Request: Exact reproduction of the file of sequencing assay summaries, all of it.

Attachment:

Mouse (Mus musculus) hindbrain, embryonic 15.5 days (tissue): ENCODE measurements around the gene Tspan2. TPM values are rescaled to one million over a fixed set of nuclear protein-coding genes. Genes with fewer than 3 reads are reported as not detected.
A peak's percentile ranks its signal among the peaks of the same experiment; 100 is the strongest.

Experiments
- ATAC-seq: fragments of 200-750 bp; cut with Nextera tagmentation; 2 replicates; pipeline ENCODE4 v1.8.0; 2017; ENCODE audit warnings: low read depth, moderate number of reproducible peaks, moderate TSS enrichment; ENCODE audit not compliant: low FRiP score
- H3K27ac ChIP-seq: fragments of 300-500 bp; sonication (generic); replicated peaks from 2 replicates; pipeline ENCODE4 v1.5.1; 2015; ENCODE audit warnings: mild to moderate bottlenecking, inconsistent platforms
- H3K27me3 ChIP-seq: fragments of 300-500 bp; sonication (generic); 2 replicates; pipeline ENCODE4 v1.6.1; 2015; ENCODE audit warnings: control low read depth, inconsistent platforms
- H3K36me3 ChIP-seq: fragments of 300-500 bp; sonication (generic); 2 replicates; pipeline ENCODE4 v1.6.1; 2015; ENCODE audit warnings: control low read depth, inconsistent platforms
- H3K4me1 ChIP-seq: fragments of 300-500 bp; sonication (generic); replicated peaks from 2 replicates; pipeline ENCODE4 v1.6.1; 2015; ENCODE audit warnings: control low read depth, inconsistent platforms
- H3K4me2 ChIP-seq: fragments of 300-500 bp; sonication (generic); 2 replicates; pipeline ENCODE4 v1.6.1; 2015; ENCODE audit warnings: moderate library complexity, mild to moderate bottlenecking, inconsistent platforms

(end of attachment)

Mouse (Mus musculus) hindbrain, embryonic 15.5 days (tissue): ENCODE measurements around the gene Tspan2. TPM values are rescaled to one million over a fixed set of nuclear protein-coding genes. Genes with fewer than 3 reads are reported as not detected.
A peak's percentile ranks its signal among the peaks of the same experiment; 100 is the strongest.

Experiments
- ATAC-seq: fragments of 200-750 bp; cut with Nextera tagmentation; 2 replicates; pipeline ENCODE4 v1.8.0; 2017; ENCODE audit warnings: low read depth, moderate number of reproducible peaks, moderate TSS enrichment; ENCODE audit not compliant: low FRiP score
- H3K27ac ChIP-seq: fragments of 300-500 bp; sonication (generic); replicated peaks from 2 replicates; pipeline ENCODE4 v1.5.1; 2015; ENCODE audit warnings: mild to moderate bottlenecking, inconsistent platforms
- H3K27me3 ChIP-seq: fragments of 300-500 bp; sonication (generic); 2 replicates; pipeline ENCODE4 v1.6.1; 2015; ENCODE audit warnings: control low read depth, inconsistent platforms
- H3K36me3 ChIP-seq: fragments of 300-500 bp; sonication (generic); 2 replicates; pipeline ENCODE4 v1.6.1; 2015; ENCODE audit warnings: control low read depth, inconsistent platforms
- H3K4me1 ChIP-seq: fragments of 300-500 bp; sonication (generic); replicated peaks from 2 replicates; pipeline ENCODE4 v1.6.1; 2015; ENCODE audit warnings: control low read depth, inconsistent platforms
- H3K4me2 ChIP-seq: fragments of 300-500 bp; sonication (generic); 2 replicates; pipeline ENCODE4 v1.6.1; 2015; ENCODE audit warnings: moderate library complexity, mild to moderate bottlenecking, inconsistent platforms